Photo by Harry West
Coach Bill Eutsler at Wingate University President’s Box (October 2010) with Roy McBride, member of the RHS 1942 baseball team coached by Eutsler. This was for the presentation at halftime of a Scholarship Fund organized by former players for Richmond Senior High students in Eutsler’s name.

McLester said his family relocated to Rockingham from Lumberton. In Robeson County, players had to supply their own socks, T-shirts and shoes — “everything except shoulder pads.”

Eutsler worked to eliminate that concern from Rockets players’ minds.

“When I got here, all that was supplied,” McLester said. “He wanted to be sure all the kids could play” regardless of family financial circumstances.

McLester credited Eutsler for Richmond Senior High School’s football tradition.

“He has influenced hundreds of people,” McLester said. “He is football around here, believe it or not.”

Charlie Yow

Charlie Yow played quarterback for the Rockets in 1962 and ’63, serving as captain in ’63.

Like many other former players, Yow said there’s “no question about it” when comparing Eutsler to UNC’s Smith.

“He was like a father figure to everybody who played for him,” Yow said. “He wasn’t really into how great you were or anything like that. You weren’t singled out as being better. He considered everybody equal. He took care of you all the way through school. He made sure you went somewhere productive after school. He trained you not to cheat … and the right away is always the best way.”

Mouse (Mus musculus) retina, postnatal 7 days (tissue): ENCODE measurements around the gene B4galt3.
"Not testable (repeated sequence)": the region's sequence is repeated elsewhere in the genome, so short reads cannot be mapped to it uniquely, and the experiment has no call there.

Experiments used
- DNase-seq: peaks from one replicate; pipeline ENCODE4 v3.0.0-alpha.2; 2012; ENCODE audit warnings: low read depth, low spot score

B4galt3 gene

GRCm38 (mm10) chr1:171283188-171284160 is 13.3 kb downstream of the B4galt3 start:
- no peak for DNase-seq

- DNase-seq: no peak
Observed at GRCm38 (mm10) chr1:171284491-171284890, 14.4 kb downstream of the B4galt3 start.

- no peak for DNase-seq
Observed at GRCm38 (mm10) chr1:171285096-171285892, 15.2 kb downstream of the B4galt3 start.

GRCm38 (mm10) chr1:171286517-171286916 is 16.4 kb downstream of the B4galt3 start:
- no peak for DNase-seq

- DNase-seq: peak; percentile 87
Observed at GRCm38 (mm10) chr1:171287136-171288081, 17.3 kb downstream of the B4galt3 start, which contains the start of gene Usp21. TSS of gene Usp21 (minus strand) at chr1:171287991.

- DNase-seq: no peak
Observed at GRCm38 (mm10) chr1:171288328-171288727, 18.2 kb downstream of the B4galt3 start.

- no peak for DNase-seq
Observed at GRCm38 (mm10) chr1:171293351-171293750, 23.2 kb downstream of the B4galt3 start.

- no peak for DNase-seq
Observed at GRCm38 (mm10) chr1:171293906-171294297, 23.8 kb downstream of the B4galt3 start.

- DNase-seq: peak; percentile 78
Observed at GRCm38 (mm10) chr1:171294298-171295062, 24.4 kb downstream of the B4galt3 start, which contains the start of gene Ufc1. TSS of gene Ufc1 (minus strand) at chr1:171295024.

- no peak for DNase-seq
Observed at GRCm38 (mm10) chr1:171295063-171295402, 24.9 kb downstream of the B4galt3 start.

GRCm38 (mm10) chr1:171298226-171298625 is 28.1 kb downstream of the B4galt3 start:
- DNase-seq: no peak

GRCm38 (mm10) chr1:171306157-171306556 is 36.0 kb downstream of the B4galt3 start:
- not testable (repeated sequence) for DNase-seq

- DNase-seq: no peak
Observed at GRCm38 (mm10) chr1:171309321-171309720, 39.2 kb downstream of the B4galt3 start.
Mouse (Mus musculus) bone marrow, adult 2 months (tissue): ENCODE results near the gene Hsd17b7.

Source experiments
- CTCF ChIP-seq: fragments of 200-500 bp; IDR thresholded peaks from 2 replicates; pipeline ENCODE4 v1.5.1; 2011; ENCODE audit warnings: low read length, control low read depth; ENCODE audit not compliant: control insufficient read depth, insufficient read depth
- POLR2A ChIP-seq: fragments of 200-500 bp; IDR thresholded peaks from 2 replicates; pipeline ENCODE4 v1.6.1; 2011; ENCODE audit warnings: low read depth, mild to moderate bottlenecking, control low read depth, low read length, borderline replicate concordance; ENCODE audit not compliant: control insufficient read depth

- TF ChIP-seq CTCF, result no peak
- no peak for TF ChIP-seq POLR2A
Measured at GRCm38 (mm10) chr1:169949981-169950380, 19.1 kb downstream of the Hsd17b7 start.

That began in the classroom, Yow said. Eutsler “didn’t allow anybody to have a D” on their report card. “He required everybody to be proper in school. He trained you, really prepared you for life after school. He never tolerated any kind of dirty ball.”

No profanity, either.

Yow said proudly that Rockets teammates “were the best of the best … because we were well-trained. We didn’t have one mighty talent.”

In practice and in games, Eustler held each player to the same standard.

“He demanded perfection,” Yow said. “He demanded the best you could do.”

Yow’s family relocated to Rockingham in 1960 from Raleigh. His father was a railroad engineer. Yow played baseball and basketball in Raleigh. With the impending move, though, Yow’s father had a message for his son: “Hang up your baseball cleats.”

Yow recalled a time he and his father went to the now defunct Richmond Savings and loan to see about buying a house. Bank president Joe Haywood greater the family and commented, “I hope you brought a football player.”

The response was a simple look and a casual wave towards Yow: “We’ve got one right there.”

Yow, of Whispering Pines, said he returned to work at a textile mill in East Rockingham after college.

Bill Covington

Bill Covington graduated from Rockingham High School in 1958. Prior to that, he played football (quarterback, safety) and baseball (shortstop) for Eutsler in the ’55, ’56 and ’57 seasons.

Covington credited Eutsler with helping him to secure a baseball scholarship to Wake Forest University. There, he enrolled in R.O.T.C. and though he intended to serve only a couple of years in the military, he retired after 23 years of service and earned the rank of lieutenant colonel. Covington served two tours in Vietnam as a pilot. Later in life, he became a mortgage banker and a golf caddie.